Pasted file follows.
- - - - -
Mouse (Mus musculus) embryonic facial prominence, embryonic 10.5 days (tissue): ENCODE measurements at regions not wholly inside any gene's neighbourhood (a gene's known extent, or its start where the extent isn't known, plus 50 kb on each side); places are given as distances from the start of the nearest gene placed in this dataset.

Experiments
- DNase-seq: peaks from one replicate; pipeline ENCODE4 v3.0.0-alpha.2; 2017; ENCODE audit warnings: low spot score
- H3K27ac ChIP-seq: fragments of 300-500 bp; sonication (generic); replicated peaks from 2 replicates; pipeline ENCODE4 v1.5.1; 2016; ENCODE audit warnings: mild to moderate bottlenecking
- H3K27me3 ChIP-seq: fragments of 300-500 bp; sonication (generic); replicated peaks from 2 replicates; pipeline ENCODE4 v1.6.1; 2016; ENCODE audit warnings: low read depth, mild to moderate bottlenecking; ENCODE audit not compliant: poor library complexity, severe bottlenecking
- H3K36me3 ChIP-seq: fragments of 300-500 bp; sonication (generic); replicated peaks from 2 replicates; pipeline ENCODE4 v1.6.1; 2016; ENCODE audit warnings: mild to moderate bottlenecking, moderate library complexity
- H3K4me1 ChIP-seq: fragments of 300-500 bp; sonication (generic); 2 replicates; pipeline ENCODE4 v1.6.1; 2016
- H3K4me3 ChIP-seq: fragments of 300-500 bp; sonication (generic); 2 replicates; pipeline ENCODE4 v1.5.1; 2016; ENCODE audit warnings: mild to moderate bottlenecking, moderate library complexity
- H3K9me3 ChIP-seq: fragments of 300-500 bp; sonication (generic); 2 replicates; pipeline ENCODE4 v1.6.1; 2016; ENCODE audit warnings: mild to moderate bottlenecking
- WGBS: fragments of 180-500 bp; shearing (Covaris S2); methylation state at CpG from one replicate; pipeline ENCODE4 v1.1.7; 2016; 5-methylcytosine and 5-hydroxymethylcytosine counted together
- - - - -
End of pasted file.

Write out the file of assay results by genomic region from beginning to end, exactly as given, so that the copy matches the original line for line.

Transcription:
Mouse (Mus musculus) embryonic facial prominence, embryonic 10.5 days (tissue): ENCODE measurements at regions not wholly inside any gene's neighbourhood (a gene's known extent, or its start where the extent isn't known, plus 50 kb on each side); places are given as distances from the start of the nearest gene placed in this dataset.

Experiments
- DNase-seq: peaks from one replicate; pipeline ENCODE4 v3.0.0-alpha.2; 2017; ENCODE audit warnings: low spot score
- H3K27ac ChIP-seq: fragments of 300-500 bp; sonication (generic); replicated peaks from 2 replicates; pipeline ENCODE4 v1.5.1; 2016; ENCODE audit warnings: mild to moderate bottlenecking
- H3K27me3 ChIP-seq: fragments of 300-500 bp; sonication (generic); replicated peaks from 2 replicates; pipeline ENCODE4 v1.6.1; 2016; ENCODE audit warnings: low read depth, mild to moderate bottlenecking; ENCODE audit not compliant: poor library complexity, severe bottlenecking
- H3K36me3 ChIP-seq: fragments of 300-500 bp; sonication (generic); replicated peaks from 2 replicates; pipeline ENCODE4 v1.6.1; 2016; ENCODE audit warnings: mild to moderate bottlenecking, moderate library complexity
- H3K4me1 ChIP-seq: fragments of 300-500 bp; sonication (generic); 2 replicates; pipeline ENCODE4 v1.6.1; 2016
- H3K4me3 ChIP-seq: fragments of 300-500 bp; sonication (generic); 2 replicates; pipeline ENCODE4 v1.5.1; 2016; ENCODE audit warnings: mild to moderate bottlenecking, moderate library complexity
- H3K9me3 ChIP-seq: fragments of 300-500 bp; sonication (generic); 2 replicates; pipeline ENCODE4 v1.6.1; 2016; ENCODE audit warnings: mild to moderate bottlenecking
- WGBS: fragments of 180-500 bp; shearing (Covaris S2); methylation state at CpG from one replicate; pipeline ENCODE4 v1.1.7; 2016; 5-methylcytosine and 5-hydroxymethylcytosine counted together